Congratulations! Your child has a job!
How about a Child IRA? Your child won’t be thinking of this, but you should. It doesn’t matter if the work is a full-fledged 1099-producing summer job or just a little gig helping out with the neighbor’s chores.
You might not think this is a top priority, but according to experienced financial professionals, it should be.
“At many of our workshops, presentations and seminars, we question the audience and ask them if they learned to save at a young age and get a few responses,” says Jill Gleba, Founder & President at Gleba & Associates in Troy, Michigan. “When we ask if they learned how to invest, we are lucky to get one person to respond with a yes. It’s sad.”
Why might this be the case? For one thing, kids can’t set up a Child IRA for themselves. They aren’t allowed to enter into the agreements necessary to establish one. Usually, a parent (or a grandparent) must take the lead.
“An adult, which is defined as someone over the age of 18 in most states for this purpose, must be the one to open the ‘custodial IRA’ account,” says Jason Dall’Acqua, President at Crest Wealth Advisors in Annapolis, Maryland. “This person is typically the child’s parent and is referred to as the account custodian. All of the money in the account belongs to the child, but the assets are managed by the custodian until the child reaches the age of majority, which is either 18 or 21 depending on the state.”
The first step, then, to helping your child fund a Child IRA is to set one up. This vehicle, essentially the same as an IRA but with a twist, isn’t always on the menu, so you’ll need to ask your provider if it has a Child IRA (which they may call a “Minor IRA” or “Custodial IRA”).
“Since not every brokerage firm or bank will offer custodial IRA accounts, you may need to check around to various providers to find one that does,” says Tiffany Lam-Balfour, Investing and Retirement Specialist at NerdWallet in San Francisco. “For example, Fidelity and Charles Schwab both offer custodial IRAs.”
Once you establish the Child IRA, someone needs to fund it.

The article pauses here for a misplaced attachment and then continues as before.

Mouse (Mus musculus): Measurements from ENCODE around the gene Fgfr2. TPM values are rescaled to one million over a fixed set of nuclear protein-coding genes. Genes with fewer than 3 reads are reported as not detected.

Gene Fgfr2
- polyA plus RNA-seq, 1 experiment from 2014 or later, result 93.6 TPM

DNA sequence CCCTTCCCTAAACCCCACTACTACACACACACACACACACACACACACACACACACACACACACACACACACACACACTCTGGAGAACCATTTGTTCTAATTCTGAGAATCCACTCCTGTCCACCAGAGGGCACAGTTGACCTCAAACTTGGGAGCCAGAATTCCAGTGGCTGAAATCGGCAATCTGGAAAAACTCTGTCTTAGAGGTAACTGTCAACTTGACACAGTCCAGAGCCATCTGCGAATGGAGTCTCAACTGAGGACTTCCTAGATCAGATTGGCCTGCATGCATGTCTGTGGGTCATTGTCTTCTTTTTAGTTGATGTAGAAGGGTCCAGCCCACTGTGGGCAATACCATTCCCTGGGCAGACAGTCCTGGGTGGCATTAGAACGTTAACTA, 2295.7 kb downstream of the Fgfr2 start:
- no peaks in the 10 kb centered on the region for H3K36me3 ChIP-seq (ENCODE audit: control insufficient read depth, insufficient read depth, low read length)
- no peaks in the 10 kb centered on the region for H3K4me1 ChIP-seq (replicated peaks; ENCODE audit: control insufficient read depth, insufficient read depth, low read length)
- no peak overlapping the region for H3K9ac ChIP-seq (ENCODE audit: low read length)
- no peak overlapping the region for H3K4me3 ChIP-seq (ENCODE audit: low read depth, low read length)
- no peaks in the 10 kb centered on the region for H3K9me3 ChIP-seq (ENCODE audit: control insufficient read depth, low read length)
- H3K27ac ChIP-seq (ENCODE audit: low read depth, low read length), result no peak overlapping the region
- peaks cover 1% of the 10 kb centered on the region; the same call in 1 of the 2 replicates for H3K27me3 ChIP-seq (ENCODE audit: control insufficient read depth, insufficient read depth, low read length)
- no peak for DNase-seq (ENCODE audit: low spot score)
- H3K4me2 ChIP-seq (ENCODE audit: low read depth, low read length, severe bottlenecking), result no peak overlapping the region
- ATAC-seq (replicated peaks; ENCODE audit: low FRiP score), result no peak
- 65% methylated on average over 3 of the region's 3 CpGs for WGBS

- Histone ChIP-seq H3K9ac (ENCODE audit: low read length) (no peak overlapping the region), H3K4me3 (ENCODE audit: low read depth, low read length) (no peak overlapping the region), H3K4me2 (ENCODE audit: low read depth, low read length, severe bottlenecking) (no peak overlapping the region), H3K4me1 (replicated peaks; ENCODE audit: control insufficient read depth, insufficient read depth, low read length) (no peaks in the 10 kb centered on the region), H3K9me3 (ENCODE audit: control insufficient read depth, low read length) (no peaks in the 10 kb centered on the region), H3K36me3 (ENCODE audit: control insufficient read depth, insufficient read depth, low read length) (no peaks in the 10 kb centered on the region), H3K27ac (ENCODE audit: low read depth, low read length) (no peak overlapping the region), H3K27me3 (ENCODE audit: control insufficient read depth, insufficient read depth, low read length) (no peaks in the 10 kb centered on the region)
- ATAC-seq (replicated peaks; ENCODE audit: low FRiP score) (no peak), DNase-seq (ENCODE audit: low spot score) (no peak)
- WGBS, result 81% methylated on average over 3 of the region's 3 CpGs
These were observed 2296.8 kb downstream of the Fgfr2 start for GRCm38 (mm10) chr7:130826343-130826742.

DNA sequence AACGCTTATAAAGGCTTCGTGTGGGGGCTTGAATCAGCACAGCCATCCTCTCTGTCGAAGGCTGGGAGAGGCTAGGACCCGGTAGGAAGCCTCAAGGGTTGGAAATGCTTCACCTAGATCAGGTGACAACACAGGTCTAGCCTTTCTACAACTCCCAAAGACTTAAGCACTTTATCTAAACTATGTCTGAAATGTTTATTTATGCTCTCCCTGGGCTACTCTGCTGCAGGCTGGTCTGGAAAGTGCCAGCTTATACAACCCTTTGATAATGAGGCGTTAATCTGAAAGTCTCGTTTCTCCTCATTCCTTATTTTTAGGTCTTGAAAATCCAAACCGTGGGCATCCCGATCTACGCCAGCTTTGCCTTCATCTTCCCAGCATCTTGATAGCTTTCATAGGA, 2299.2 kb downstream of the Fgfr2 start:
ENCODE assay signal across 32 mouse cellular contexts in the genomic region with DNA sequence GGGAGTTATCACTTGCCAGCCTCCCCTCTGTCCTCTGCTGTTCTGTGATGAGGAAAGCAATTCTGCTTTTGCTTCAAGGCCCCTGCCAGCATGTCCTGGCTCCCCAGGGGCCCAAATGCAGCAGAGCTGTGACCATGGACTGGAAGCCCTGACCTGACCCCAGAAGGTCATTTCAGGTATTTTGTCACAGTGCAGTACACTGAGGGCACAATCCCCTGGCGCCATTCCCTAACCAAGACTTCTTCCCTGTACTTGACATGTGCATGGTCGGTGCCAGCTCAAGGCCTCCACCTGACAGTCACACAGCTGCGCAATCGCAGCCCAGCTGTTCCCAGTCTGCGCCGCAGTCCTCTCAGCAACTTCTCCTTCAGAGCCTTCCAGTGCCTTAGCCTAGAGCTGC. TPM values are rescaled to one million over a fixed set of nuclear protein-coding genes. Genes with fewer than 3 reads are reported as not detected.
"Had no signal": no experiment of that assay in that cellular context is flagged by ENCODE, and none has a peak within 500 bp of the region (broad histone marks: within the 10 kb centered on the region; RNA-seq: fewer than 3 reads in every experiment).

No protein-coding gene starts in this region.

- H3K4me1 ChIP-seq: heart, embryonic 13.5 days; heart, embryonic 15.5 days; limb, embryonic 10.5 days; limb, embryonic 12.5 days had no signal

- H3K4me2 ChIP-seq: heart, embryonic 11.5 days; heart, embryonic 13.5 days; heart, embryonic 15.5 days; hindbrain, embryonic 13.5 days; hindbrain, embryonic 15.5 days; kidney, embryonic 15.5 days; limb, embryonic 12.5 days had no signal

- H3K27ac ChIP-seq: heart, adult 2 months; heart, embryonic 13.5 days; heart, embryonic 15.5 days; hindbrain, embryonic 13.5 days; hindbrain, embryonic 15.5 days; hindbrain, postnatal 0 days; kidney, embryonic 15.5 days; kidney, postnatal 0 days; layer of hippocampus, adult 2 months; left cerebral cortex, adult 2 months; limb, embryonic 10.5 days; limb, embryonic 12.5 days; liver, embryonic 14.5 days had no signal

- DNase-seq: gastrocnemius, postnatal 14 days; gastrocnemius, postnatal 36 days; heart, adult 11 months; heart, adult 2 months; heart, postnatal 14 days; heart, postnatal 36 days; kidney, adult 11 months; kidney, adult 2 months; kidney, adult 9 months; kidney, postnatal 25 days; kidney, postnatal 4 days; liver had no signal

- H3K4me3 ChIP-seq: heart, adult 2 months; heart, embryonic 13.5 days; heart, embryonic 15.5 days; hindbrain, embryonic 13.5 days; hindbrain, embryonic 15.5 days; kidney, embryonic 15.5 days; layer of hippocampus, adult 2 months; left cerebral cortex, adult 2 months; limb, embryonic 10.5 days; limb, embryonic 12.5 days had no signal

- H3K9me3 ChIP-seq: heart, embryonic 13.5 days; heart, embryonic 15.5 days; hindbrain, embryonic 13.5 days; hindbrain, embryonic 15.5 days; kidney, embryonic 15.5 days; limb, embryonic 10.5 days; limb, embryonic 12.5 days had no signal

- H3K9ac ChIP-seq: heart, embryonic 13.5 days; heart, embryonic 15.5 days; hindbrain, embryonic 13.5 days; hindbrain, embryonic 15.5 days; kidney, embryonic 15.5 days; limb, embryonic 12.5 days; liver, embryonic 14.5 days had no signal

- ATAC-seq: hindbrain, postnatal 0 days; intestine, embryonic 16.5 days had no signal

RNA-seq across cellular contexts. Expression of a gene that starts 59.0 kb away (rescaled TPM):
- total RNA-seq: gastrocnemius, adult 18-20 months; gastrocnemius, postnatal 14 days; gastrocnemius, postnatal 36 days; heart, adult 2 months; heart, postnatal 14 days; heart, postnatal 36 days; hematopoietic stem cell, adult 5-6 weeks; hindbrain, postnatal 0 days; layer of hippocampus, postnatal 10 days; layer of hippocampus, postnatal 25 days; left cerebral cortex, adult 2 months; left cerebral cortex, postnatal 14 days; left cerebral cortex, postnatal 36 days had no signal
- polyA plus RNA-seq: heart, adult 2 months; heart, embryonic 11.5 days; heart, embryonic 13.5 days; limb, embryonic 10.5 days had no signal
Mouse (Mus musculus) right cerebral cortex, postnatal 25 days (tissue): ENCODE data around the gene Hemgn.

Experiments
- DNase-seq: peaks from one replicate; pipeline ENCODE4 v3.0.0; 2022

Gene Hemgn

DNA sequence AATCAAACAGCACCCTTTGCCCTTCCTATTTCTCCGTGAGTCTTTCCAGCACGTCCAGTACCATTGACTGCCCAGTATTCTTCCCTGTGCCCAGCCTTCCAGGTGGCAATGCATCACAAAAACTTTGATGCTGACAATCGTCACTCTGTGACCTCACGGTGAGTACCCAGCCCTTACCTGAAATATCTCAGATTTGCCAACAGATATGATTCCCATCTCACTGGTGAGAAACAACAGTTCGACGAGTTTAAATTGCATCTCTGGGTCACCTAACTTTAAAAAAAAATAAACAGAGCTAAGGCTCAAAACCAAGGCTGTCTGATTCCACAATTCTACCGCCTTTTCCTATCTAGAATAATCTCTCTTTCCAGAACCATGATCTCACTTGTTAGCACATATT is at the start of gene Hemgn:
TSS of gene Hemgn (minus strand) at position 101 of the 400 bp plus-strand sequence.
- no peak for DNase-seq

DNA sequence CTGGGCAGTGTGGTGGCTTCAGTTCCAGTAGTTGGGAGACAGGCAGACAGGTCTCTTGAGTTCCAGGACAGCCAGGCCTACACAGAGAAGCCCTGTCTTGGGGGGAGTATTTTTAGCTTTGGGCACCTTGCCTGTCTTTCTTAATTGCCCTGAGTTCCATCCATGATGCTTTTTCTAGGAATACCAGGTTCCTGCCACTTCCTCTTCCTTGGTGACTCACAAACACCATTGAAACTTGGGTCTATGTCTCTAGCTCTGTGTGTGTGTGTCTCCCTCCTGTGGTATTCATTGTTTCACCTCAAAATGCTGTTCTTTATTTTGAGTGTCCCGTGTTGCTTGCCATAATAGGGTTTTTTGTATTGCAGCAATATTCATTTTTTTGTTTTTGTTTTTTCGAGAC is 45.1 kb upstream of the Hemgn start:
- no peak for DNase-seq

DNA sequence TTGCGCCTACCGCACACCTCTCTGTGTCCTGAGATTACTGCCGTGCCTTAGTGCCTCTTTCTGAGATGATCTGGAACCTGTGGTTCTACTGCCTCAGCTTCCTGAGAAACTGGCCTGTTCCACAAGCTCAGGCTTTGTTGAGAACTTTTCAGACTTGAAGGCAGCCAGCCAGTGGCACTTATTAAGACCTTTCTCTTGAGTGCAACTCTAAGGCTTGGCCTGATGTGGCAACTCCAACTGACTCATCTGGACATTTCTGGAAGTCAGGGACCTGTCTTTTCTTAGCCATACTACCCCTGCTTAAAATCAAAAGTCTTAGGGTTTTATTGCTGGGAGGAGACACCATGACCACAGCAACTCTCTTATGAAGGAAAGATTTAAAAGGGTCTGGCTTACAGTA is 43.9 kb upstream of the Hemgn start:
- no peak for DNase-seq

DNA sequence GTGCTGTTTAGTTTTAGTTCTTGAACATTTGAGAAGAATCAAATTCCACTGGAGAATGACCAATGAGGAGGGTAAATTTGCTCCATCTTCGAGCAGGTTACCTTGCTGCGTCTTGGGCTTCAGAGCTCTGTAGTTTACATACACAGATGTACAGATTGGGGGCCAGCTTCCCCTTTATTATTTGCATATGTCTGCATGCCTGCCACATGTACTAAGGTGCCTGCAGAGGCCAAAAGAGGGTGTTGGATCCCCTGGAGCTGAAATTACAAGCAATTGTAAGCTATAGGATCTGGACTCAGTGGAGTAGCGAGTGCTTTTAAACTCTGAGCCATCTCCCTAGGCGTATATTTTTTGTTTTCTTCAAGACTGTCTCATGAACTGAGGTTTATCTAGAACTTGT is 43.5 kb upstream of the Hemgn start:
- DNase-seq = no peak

Notice the word “someone.” The money doesn’t need to come from the child.
“Parents and grandparents can fund the IRA on behalf of the child, as long as the amount is not greater than the child’s earned income for that year,” says Dominic Trupiano, VP of Sales & Marketing at Artesys (R.T. Jones Capital Equities Mgmt, Inc.), located in St. Louis. “Keep in mind, normal gift tax rules apply.”
There are two key points here. First, no matter who makes the contribution, you can’t contribute more than what the child earned. Second, there may be other tax implications for the person making the contribution, but nothing that should worry you.
“Anyone can contribute to a child IRA as long as it does not exceed the child’s earned income for the year in which the contribution is being made,” says Jazmin Gabriela Carpenter, VP, Investments at Wedbush Securities in Los Angeles. “For example, Ella made $2,500.00 from dog sitting/walking during the summer. I can choose to let Ella spend her $2,500.00 however she chooses and I can contribute $2,500.00 to her child IRA out of my own money. Important note: I would not receive the tax deduction since the contribution was made to Ella’s IRA. Ella would receive the tax benefit.”
If multiple family members want to chip in, it’s best if this is coordinated through the primary adult (i.e., the one who initially set up the Child IRA).
“The account custodian, typically the parent, should make contributions into the account on behalf of the child,” says Dall’Acqua. “It is important to understand that the child must have earned income in order to receive contributions into the account. The contributions cannot exceed the lesser of the child’s earned income or the maximum allowable IRA contribution for that year. A grandparent is allowed to make a deposit into the account. However, due to the contribution limitations it is best to have the custodian make contributions so that one person is tracking total contributions. In that case, the grandparent can make a gift to the child and the custodian (presumably the parent) can make the contribution on behalf of the child.”
In fact, you can use this giving as a way to encourage your child to get a job. Think of it being similar to a 401k company match with you playing the part of the company.
“A parent or grandparent can choose to incentivize a young saver like an employer might,” says Christie Whitney, VP of Investment Advice and Director of Planning Rebalance in Palo Alto, California. “Say you choose to match each dollar your child saves or something more generous. It’s not important where the contributions come from. What matters is that the young earner did in fact earn the amount that ends up in their account.”
But wait! There’s more!
Here’s something you’ll need to talk to your accountant about, but if you own a small business (whether full time or a side gig) that is organized in a certain way, you can help create a 100% tax free retirement savings fund for your child.
“Parents who own a business (sole proprietorship or partnership in which each partner is a parent of the child) can also hire their minor children as employees without paying for Medicare, Social Security and Federal Unemployment tax,” says Lam-Balfour. “By doing so, your child can contribute to a Roth IRA and the parents’ business gains a business tax deduction. You’ll have to issue a W-2 to your child and wages paid must be justifiable, but it may be a worthwhile endeavor depending upon your circumstances.”
Getting a child started to save for retirement early through a Child IRA yields dividends far beyond the dollars accumulated. It shows the child the reward of compound growth and the importance of steady financial discipline. And for some parents who own their own business, it can be a way to transfer wealth to the next generation tax-free.